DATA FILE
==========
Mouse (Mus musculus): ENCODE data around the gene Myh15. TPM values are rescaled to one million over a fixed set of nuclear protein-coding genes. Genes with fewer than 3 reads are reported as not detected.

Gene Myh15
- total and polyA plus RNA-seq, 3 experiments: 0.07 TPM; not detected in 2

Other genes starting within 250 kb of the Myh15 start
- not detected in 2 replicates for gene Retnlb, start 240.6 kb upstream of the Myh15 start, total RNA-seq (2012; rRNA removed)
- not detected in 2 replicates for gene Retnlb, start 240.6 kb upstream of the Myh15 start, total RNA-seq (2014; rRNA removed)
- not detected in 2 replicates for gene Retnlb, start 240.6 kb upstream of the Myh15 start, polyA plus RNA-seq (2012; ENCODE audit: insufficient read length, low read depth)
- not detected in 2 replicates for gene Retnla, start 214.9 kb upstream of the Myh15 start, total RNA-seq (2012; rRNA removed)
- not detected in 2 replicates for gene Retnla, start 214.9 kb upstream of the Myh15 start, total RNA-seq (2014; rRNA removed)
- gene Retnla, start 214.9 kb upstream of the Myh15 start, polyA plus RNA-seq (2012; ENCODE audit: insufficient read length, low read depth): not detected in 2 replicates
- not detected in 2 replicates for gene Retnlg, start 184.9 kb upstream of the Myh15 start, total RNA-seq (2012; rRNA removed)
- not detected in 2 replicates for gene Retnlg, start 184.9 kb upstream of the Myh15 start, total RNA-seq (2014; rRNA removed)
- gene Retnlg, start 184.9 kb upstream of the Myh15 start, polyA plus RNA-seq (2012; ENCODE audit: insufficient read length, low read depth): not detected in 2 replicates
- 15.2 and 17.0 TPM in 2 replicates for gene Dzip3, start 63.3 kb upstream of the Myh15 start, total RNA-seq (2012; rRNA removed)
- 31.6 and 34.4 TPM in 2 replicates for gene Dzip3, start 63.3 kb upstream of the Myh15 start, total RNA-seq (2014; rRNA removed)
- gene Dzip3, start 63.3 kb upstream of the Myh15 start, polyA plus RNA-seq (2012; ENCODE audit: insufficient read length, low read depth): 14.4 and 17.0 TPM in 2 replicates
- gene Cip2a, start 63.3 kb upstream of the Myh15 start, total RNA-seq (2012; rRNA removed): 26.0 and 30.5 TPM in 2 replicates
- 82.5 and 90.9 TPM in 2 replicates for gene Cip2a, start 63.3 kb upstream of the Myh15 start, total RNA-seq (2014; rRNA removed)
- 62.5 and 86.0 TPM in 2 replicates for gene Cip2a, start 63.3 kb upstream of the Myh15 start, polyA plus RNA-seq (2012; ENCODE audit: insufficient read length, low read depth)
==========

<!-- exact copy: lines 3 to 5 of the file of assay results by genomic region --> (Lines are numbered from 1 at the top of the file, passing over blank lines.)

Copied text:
- total and polyA plus RNA-seq, 3 experiments: 0.07 TPM; not detected in 2

Other genes starting within 250 kb of the Myh15 start
- not detected in 2 replicates for gene Retnlb, start 240.6 kb upstream of the Myh15 start, total RNA-seq (2012; rRNA removed)